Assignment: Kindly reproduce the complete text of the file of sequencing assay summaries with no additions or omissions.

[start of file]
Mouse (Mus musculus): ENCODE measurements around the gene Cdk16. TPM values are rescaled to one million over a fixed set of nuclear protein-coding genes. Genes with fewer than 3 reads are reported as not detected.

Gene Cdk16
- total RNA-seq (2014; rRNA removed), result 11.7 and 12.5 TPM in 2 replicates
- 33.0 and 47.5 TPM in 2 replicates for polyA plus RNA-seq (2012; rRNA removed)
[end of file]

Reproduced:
Mouse (Mus musculus): ENCODE measurements around the gene Cdk16. TPM values are rescaled to one million over a fixed set of nuclear protein-coding genes. Genes with fewer than 3 reads are reported as not detected.

Gene Cdk16
- total RNA-seq (2014; rRNA removed), result 11.7 and 12.5 TPM in 2 replicates
- 33.0 and 47.5 TPM in 2 replicates for polyA plus RNA-seq (2012; rRNA removed)